Enterprise CEOs and executives are driving digital transformation to keep pace and lead in their markets. One way to get ahead is to leverage open source, which underpins the majority of today’s software applications.

  • Cthulhu: New open source chaos engineering tool for Java

    Ready to create a little chaos? xMatters newly open sourced their internal chaos engineering tool. Cthulhu helps developers by automating cross-platform software failure testing. It detects failures automatically and self-heals back to a normal state.
    Meet the newly opened sourced chaos engineering tool: Cthulhu. It helps automate cross-platform software failure testing by simulating different scenarios. The digital service team xMatters open sourced this tool on May 14, 2019. It is now available on GitHub under the Apache License for DevOps team to implement into their workflow.

    Chaos engineering is used by teams to simulate disaster in order to test the reliability or security of a piece of software. This method of testing aims to save time and take a proactive approach to solve issues. Perhaps one of the most well-known examples of this mode of testing is Netflix’s internal tool, Chaos Monkey.

    Add some Lovecraftian horror into the mix; let’s take a look at Cthulhu and what it offers.

  • Open Source Testware for Systematic IoT Testing: Eclipse IoT-Testware

    The project Eclipse IoT-Testware is delivering free open-source test tools and programs for the industry and companies developing Internet-of-Things (IoT) solutions. At TestCon Moscow 2019 Axel Rennoch, senior scientist at Fraunhofer FOKUS, spoke about quality assurance for IoT.

    Today and in the future, IoT products and solutions will be omnipresent; they do appear in most of our daily environments at home, in industry, agriculture or traffic situations, said Rennoch. IoT solutions are generally characterized by openness, distribution, dynamics, scaling, and a long service life, argued Rennoch. IoT devices and services should be tested with a focus on conformance, interoperability, robustness, and security.

  • Should IT Professionals Learn to Code?

    Do you have a non-development career in technology? Do you ever ask yourself if it would be worth the time to learn to code? If so, rest assured; the answer is absolutely YES! But what do you have to gain by learning a programming language or two?

  • Codementor: Python's Counter - Part 1
  • New CTO Solidifies npm, Inc.’s Enterprise and Open Source Capabilities
  • Weekly Python StackOverflow Report: (clxxviii) stackoverflow python report
  • RQuantLib 0.4.9: Another small updates

    A new version 0.4.9 of RQuantLib reached CRAN and Debian. It completes the change of some internals of RQuantLib to follow suit to an upstream change in QuantLib. We can now seamlessly switch between shared_ptr<> from Boost and from C++11 – Luigi wrote about the how and why in an excellent blog post that is part of a larger (and also excellent) series of posts on QuantLib internals.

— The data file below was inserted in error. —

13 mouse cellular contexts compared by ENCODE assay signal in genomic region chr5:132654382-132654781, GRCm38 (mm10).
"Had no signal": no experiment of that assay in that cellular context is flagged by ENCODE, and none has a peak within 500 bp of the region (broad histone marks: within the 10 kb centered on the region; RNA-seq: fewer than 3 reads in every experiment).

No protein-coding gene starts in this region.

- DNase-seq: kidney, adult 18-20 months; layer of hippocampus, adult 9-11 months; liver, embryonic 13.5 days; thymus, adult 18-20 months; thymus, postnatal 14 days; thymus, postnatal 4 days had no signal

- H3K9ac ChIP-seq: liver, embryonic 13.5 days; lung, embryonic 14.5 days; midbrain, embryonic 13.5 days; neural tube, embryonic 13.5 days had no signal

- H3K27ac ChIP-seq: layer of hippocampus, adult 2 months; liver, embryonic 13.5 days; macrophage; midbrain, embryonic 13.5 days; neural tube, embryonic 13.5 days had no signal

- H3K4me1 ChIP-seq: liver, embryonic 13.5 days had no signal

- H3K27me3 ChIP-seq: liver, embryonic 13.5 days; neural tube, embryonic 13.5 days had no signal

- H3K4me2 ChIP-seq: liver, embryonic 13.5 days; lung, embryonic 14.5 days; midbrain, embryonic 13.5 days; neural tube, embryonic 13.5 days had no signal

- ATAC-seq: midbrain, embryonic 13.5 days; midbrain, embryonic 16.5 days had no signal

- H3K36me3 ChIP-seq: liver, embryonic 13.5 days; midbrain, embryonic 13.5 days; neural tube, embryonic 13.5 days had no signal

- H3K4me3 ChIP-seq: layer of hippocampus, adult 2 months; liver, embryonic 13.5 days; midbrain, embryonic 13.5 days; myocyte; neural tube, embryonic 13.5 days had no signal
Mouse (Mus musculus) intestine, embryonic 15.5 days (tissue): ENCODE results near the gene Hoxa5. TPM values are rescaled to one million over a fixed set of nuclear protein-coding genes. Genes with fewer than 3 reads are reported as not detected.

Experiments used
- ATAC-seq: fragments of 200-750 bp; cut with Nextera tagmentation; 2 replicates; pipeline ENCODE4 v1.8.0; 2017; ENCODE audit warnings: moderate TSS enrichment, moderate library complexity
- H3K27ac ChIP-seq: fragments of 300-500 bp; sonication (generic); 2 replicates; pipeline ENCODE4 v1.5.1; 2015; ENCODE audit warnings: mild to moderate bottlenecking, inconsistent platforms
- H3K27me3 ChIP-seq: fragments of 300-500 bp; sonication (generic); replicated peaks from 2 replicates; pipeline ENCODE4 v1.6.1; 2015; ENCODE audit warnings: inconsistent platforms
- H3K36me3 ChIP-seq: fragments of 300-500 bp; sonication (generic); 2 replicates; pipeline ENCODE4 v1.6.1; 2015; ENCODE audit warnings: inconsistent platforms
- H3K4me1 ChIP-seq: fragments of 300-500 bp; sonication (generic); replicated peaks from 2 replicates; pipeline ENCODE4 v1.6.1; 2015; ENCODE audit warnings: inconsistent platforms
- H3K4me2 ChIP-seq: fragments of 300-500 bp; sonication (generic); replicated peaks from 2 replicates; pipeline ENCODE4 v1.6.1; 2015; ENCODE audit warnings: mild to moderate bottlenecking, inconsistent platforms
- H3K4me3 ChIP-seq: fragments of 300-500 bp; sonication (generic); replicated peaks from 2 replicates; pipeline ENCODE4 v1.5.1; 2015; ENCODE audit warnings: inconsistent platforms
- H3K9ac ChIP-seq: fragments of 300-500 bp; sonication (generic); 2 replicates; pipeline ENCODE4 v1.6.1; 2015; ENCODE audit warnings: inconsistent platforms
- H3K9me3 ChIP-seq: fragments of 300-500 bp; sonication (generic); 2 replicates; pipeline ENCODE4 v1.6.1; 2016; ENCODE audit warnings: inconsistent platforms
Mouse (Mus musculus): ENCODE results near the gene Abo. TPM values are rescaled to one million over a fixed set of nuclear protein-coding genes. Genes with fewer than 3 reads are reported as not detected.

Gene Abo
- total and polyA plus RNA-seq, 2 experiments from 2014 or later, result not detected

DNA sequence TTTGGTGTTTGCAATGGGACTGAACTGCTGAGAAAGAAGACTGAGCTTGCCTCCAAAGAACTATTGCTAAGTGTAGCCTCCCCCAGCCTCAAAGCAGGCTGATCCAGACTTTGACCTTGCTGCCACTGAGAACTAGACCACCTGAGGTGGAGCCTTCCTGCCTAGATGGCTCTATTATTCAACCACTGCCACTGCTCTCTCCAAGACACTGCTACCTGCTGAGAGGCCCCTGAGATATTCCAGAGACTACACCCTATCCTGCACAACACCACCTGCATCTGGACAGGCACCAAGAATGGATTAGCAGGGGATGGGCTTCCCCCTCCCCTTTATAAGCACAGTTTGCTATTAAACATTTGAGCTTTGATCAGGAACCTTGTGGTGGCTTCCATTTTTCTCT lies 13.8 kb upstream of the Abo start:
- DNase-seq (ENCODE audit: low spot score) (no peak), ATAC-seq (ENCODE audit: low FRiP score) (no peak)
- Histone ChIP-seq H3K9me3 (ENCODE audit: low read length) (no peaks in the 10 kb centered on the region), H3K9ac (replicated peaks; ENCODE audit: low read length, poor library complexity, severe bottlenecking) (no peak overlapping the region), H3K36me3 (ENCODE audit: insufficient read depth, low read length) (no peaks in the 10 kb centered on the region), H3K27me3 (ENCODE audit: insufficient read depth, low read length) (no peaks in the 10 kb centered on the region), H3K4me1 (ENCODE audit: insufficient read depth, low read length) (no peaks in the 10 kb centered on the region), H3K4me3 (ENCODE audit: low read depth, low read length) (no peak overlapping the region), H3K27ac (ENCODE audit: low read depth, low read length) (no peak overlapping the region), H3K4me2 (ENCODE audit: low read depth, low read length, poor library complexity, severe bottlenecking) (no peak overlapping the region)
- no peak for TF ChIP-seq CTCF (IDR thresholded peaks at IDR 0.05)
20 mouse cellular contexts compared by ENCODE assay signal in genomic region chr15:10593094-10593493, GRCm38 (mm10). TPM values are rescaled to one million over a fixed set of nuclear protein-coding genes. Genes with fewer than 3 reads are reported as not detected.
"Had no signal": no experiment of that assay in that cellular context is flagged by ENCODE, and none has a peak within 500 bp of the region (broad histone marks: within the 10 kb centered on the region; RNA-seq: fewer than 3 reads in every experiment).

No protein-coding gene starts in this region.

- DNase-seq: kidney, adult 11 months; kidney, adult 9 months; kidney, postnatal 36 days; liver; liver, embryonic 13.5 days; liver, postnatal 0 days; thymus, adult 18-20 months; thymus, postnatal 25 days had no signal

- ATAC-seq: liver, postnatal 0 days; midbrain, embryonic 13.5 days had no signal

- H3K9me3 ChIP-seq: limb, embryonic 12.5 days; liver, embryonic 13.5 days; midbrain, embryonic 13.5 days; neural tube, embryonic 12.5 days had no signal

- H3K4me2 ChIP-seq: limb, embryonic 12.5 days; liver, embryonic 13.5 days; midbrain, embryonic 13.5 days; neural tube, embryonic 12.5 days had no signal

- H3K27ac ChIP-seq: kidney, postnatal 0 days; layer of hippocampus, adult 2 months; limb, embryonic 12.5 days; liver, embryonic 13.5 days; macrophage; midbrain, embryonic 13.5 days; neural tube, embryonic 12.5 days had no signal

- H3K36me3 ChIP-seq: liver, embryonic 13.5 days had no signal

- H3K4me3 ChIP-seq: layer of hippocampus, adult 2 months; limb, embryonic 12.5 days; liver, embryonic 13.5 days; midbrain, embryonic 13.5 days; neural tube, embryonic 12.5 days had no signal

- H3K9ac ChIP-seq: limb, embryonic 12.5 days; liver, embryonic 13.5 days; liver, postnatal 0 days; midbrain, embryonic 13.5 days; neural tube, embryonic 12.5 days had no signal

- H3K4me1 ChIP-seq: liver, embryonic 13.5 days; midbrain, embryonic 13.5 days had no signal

LibreOffice 6.3 Alpha Was Tagged This Week, Stable Expected In August

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LibO

Tagged at the start of the week was LibreOffice 6.3 Alpha 1 as the first step towards the next major release of this cross-platform, open-source office suite.

LibreOffice 6.3 is expected to make its stable debut by mid-August and for that to be the feature freeze and branching is approaching at the end of the month followed by the first beta and then a few release candidates over the next two months. Alpha 1 striked on time so things are looking good at this stage for LibreOffice 6.3.

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DXVK 1.2.1 Released

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Software

‘Remotely’ is a Simple VNC Viewer For Linux Desktops

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Software
GNOME

Simple by design, Remotely is not packed full of advanced features.

Remotely does not have VNC server capabilities built-in. While you can connect to a VNC server on a different device you cannot use the app to ‘share’ a desktop with another device.

So if you need an expansive, fully featured remote desktop client with support for protocols other than VNC, stick with Remmina — it even comes preinstalled in Ubuntu!

Otherwise, have at it!

Remotely is free, open source software. It’s available to install from Flathub, the Flatpak app store:

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Security Leftovers

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Security
  • [Florida] Panhandle county that backed Trump among Russian hacking victims [iophk: "Windows TCO"]

     

    Washington County was one of two counties successfully hacked by Russians seeking voter information files. The FBI and the Department of Homeland Security in the past week have briefed Gov. Ron DeSantis and Florida’s congressional delegation about the attack, but federal authorities have asked that the names of the two counties be kept confidential.

  • Hacking democracies: Cataloguing cyber-enabled attacks on elections

     

    Of the 97 national elections in free or partly free countries reviewed for this report during the period from 8 November 2016 to 30 April 2019, a fifth (20 countries) showed clear examples of foreign interference, and several countries had multiple examples (see the appendix to this report).17 It’s worth noting that confidence in attributions to foreign actors varied widely. In ideal circumstances, a government source made the attribution, but often the attribution was more informal. Our intention was not to provide an exhaustive list of every alleged case of foreign interference but instead to capture the spread of states experiencing the phenomenon and illustrative examples of different methods. Details on all examples identified through this research are set out in the appendix.